Crime & Media Week 6.docx

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General Education Studies
Danielle Tyson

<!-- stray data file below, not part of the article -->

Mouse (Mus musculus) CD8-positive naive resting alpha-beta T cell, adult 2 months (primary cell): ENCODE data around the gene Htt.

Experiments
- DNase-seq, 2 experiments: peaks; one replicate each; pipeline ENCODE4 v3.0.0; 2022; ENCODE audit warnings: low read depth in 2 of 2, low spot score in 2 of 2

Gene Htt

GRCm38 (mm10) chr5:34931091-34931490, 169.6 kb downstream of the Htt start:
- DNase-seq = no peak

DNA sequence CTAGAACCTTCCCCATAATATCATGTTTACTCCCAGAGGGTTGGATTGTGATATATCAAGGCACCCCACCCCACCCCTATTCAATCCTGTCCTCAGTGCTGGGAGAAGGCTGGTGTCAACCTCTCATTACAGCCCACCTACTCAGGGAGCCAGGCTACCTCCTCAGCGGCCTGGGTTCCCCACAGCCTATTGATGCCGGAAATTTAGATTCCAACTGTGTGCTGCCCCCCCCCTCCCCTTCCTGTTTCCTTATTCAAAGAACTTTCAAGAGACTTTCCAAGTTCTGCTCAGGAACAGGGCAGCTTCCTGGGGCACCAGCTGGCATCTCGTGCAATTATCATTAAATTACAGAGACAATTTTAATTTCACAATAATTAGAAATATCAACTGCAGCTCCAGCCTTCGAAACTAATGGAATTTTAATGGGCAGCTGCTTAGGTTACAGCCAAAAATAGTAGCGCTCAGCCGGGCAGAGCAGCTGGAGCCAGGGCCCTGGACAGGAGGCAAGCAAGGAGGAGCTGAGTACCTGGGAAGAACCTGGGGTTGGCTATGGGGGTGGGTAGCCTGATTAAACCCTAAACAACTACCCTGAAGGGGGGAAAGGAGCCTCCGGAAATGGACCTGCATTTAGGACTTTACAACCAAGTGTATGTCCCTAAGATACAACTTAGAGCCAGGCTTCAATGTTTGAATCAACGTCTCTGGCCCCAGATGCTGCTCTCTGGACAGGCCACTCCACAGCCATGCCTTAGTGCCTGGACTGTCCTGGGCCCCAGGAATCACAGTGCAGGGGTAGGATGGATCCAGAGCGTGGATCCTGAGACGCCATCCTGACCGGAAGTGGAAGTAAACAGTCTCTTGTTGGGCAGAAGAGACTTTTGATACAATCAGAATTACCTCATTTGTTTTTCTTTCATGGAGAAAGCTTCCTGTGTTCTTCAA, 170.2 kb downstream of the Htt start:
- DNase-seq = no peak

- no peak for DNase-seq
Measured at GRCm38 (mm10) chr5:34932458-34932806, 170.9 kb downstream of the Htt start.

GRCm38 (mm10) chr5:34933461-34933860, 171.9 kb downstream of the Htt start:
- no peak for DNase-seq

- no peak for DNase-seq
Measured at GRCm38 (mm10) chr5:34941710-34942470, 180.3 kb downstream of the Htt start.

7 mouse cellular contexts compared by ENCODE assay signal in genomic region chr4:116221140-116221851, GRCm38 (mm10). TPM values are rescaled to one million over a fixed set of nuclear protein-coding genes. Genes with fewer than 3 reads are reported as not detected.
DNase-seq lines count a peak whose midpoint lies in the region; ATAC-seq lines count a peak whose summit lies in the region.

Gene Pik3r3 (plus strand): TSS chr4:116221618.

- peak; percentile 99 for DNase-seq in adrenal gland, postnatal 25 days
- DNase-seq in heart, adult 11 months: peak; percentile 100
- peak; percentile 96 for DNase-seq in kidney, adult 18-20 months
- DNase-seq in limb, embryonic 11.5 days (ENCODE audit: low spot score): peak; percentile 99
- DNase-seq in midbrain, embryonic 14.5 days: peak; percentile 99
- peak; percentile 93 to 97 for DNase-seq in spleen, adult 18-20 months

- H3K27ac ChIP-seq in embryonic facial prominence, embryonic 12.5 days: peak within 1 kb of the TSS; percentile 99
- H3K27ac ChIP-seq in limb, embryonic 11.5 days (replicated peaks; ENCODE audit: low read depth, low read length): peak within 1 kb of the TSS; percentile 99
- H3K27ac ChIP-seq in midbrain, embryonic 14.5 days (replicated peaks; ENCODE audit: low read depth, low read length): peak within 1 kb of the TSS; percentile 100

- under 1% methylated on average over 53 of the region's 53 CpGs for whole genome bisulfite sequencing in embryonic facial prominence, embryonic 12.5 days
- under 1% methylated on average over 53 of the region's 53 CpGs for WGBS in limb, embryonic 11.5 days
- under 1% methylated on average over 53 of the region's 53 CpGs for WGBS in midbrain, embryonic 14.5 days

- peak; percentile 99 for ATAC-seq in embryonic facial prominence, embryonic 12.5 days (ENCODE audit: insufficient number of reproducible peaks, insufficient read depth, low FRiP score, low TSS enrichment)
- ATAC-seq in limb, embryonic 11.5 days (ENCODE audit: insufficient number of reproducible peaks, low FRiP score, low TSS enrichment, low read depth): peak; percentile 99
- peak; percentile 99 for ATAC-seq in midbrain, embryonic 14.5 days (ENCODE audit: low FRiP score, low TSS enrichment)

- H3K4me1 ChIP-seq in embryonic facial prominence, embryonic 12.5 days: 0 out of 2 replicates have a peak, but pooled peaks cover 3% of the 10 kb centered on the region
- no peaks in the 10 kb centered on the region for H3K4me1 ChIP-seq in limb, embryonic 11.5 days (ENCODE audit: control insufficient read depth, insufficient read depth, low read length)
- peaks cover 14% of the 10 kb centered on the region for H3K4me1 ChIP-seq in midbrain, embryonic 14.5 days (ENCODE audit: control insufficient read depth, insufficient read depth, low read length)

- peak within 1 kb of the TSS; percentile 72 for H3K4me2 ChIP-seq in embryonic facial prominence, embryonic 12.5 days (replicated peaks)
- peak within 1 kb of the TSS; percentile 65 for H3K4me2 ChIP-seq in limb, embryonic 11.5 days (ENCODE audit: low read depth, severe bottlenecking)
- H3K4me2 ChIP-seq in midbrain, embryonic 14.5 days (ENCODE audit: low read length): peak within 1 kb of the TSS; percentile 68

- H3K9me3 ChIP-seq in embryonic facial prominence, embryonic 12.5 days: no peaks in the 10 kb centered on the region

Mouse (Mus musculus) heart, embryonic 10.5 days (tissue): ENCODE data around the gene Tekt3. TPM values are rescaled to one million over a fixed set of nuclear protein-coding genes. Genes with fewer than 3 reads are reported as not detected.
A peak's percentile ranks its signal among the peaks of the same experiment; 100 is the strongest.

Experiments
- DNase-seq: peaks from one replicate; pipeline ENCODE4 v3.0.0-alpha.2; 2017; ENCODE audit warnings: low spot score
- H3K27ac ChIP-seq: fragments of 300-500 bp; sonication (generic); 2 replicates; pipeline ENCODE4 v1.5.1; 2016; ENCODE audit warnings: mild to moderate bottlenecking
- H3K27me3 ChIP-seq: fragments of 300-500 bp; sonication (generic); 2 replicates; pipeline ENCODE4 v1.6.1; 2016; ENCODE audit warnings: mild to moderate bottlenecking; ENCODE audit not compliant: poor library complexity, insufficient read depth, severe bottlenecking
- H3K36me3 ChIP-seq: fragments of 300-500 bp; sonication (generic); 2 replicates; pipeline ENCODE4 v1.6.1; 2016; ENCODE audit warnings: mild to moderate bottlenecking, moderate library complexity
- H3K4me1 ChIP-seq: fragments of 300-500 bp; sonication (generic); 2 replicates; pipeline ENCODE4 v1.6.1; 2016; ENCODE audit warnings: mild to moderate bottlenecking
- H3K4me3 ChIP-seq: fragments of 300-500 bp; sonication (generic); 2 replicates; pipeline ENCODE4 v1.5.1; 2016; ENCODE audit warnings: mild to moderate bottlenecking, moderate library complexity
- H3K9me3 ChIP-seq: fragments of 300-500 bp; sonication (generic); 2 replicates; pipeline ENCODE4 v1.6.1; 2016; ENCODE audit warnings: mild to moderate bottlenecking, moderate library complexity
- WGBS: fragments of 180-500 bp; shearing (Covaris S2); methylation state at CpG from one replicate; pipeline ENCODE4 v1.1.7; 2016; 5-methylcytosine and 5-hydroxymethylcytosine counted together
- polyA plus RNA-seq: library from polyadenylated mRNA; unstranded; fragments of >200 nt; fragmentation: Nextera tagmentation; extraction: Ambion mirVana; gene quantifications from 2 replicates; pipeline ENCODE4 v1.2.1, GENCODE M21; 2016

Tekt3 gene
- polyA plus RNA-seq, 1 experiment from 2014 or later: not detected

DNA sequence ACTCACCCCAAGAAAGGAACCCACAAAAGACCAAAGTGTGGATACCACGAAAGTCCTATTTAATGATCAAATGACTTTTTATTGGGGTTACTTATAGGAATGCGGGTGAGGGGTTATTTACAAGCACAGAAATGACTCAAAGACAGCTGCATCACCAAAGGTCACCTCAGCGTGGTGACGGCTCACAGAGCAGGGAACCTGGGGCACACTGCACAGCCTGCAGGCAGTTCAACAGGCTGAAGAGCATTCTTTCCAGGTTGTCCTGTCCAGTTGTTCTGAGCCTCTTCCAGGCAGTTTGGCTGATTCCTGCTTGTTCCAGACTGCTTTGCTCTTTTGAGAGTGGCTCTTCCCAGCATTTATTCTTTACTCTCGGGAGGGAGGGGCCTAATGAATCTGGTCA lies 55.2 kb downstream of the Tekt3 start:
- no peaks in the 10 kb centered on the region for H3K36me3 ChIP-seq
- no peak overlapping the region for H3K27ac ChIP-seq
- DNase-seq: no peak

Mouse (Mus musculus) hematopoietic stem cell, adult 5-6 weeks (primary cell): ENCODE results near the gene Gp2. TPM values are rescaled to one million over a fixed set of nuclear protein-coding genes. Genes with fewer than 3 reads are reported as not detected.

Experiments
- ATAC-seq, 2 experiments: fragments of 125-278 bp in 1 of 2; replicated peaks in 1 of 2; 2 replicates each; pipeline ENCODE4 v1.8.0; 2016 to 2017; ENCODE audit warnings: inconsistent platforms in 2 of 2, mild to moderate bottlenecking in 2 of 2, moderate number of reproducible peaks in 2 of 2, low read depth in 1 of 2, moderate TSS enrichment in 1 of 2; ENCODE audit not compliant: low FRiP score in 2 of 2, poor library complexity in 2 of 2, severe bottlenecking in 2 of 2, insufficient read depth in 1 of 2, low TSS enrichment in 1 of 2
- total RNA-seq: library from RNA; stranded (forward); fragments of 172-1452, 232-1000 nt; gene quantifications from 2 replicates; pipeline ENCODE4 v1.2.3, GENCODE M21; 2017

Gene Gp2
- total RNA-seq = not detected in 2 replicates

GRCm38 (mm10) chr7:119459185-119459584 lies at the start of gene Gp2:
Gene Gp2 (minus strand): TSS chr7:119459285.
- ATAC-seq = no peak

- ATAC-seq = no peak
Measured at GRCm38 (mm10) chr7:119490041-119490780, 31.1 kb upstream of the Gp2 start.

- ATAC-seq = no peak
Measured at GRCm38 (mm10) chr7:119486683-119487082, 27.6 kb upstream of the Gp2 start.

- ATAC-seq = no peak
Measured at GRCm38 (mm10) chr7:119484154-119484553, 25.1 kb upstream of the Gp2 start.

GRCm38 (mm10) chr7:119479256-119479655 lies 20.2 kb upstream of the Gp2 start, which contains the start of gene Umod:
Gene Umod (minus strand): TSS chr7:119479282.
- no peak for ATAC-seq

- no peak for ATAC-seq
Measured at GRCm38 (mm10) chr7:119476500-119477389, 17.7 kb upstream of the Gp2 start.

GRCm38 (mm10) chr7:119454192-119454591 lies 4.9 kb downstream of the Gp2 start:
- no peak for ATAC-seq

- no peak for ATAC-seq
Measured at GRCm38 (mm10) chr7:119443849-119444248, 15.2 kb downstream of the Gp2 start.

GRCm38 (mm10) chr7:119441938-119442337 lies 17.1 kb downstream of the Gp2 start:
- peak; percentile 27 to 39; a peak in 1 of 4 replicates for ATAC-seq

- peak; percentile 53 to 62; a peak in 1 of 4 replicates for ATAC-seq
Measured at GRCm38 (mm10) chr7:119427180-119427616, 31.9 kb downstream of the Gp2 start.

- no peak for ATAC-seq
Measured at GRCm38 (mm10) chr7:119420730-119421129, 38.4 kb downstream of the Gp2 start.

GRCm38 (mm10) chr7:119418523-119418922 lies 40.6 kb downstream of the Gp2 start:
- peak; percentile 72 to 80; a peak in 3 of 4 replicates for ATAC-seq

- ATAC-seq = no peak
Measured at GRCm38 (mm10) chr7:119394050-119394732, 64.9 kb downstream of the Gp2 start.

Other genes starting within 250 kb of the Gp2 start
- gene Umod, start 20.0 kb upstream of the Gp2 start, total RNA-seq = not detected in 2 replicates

Loving, Doting Dads versus Monstrous Mothers KEY TERMS Agency. The notion that individuals act independently out of a sense of moral choice and free will, as opposed to being „acted upon‟ by social forces and structures. Deviance. A social, and usually moral concept to describe rule-breaking behaviour. Difference. Concept often used in a negative sense to encapsulate cultural diversity, whereby patterns of behaviour of certain groups are identified as „differing‟ from some presumed norm. Essentialism. Belief that behaviour is determined/propelled by some underlying force or inherent essence. Informs many common sense views on crime and criminality. Familicide/family annihilation. Phenomenon whereby a man is driven by fear of failure to kill himself and his family. Feminism. Introduces theories from psychoanalysis and cultural studies into criminology. Filicide. Killing of a child by a parent/step-parent. Heteropatriarchy. A society in which the heterosexual male/masculine is assumed to be the norm, and anyone that differs is defined as „other‟ and is subject to censure or discrimination. Infanticide. Homicide of an infant under 12 months by its mother while she affected by pregnancy or lactation. Otherness. Denotes a symbolic entity located outside the self. Involves perception of the self as distinct from the not-self (subdivided according to learned differences). Psychosocial explanations. Perspectives that draw on psychoanalysis and sociological understandings, particularly in the pursuit of knowledge about gendered identities. Scopophilia. The pleasure of looking; desire to see. Spousal homicide. Unlawful killing of an individual by their spouse or partner. Unconscious. What is repressed from consciousness. Media misogyny - Psychoanalytic perspectives  When it comes to constructions of female offending, difference is readily constructed as deviance by causal association with crime. o Despite the fact that women rarely stalk, kill or murder – those who do are highly newsworthy because of their novelty.  Difference in a psychoanalytic interpretation: o Involves the denial of large parts of ourselves or the projection of those parts of ourselves, which make us feel vulnerable, onto others. E.g. Oedipal complex. o Child succumbs to a destructive unconscious solution in which he expels the part of himself that he finds intolerable (e.g. vulnerability and humiliation) and projects them onto his newly discovered „other‟. o Able to disown the harmful feelings that interfere with newly discovered sense of power and project them onto „woman‟, who is now defined as different and therefore bad. o Subsequently, women, femininity, or passivity may be deemed contemptible and feared because it represents a despised, castrated part of the self.  The interplay between unconscious fears and culturally reinforced prejudices defines who, at any given time, is designated the scapegoat other against whom we bolster our own individual sense of identity and the victimisation of feminised others goes beyond gendered relationships. o Understanding otherness helps to explain why identities are often characterised by polarisation and by the discursive marking of inclusion and exclusion within oppositional classificatory systems.  Insiders and outsiders.  Us and them.  Men and woman.  Deviant and normal. Feminist perspectives  1970s: to challenge the androcentrism of traditional criminology.  Applied to constructions of gender in studies of victimisation and seek to understand the conscious/unconscious that explain why some women fail to conform to cultural stereotypes of femininity and why legal and media discourses construct and reflect negative public emotions towards female offenders.  Issues: o Whether women are treated more harshly or leniently when they‟re in court. o Whether women who commit violent crimes in partnership with a man or in self-defence are passive victims of male oppression or active law- breakers acting out of choice and desire. o How women who kill and abuse are represented in the media.  Standard narratives used by the media to construct women who commit serious crimes are: o Sexuality and sexual deviance.  Categorised as either sexually promiscuous/deviant or sexually inexperienced/frigid.  Used to demonise them and justify their construction in the pages of the popular press as monsters. o Physical attractiveness (absence of).  Intense scrutiny regarding their physical appearance and attractiveness.  If conventionally attractive – presented as femmes fatales who ensnare their victims with their good looks, but are cold, detached and morally vacuous. o Bad wives.  When they don‟t conform to traditional gender roles where they put their husband and family first. o Bad mothers.  When they fail to measure up to the ideas of maternal care. o Mythical monsters.  To make them less woman.  Reinforce the notion of female killers as scapegoats for a phallocentric culture. o Mad cows.  Pathologies a woman‟s physiological and natural traits in order to construct them as artful deceivers. o Evil manipulators.  Suggests that women may have enjoyed their crimes. o Non-agents.  Avoid the ascription of „evil‟ – spousal homicide, where she either acts in self-defence against an abusive partner, and infanticide (viewed as a mixture of sad and mad). Women who kill  Ideas of femininity and masculinity are socially constructed.  Women seen as normally passive, good, law-abiding, nurturing, caring, etc. Everything men aren‟t.  Men seen as rational (whereas women irrational), not into feelings (the same way women are), more able bodied, etc.  Ideas translate into understanding crime and why women commit crimes.  Saying that when a woman commits a serious crime, our reaction is one in which she is seen as worse than a man.  Broken the law and also departed from the norms of her gender. o They get harsher treatment.  We fear this idea of a woman murderer.  We say she‟s stepped into a male action. o We see it as normal when a man commits a crime because we think it‟s part of being a man (able-bodied, resilience, etc.), but we are perplexed and freaked out when women do.  We struggle to understand that women commit crimes.  Public response – woman is seen as acting like a man or worse than a man when she commits a crime.  Because of this, there‟s a disjuncture between this construct of her acting like a male and what she is actually like.  Usually women aren‟t the fantasy people we see in popular culture – they‟re sad, etc. Women rarely kill – but when they do, their crimes are highly newsworthy  The news values of sex and violence means that there is a preference for certain sorts of victims.  This preference extends to female killers and violent offenders who are marginal and also sensationalised.  Women are categorised as either sexually promiscuous/deviant or sexually inexperienced/frigid, as virgins or vamps.  Newsworthy because their relatively rarity and because they can be further marginalised and can be told with reference to their sexuality.  If she fits the „happy wife supporting her man, etc.‟ image, then she will get sympathetic reporting, but if not, it‟s unsympathetic and she is treated harshly than a male. Why women kill and why  Scenario 1: women kill an intimate partner or family member. o There is a divergence between what is represented as interesting and what actually occurs. o Female killing often explained as revenge or madness. o It is usually a form of self-defence. o Problem - what would happen when a woman tried to kill a man and tried to rely on self-defence. o She‟s not equal in strength and size and doesn‟t usually have the same kind of weapon. o Women usually in an unequal relationship in that scenario. o The defence wasn't developed to recognise the situations in which women kill. o Literature tells us tha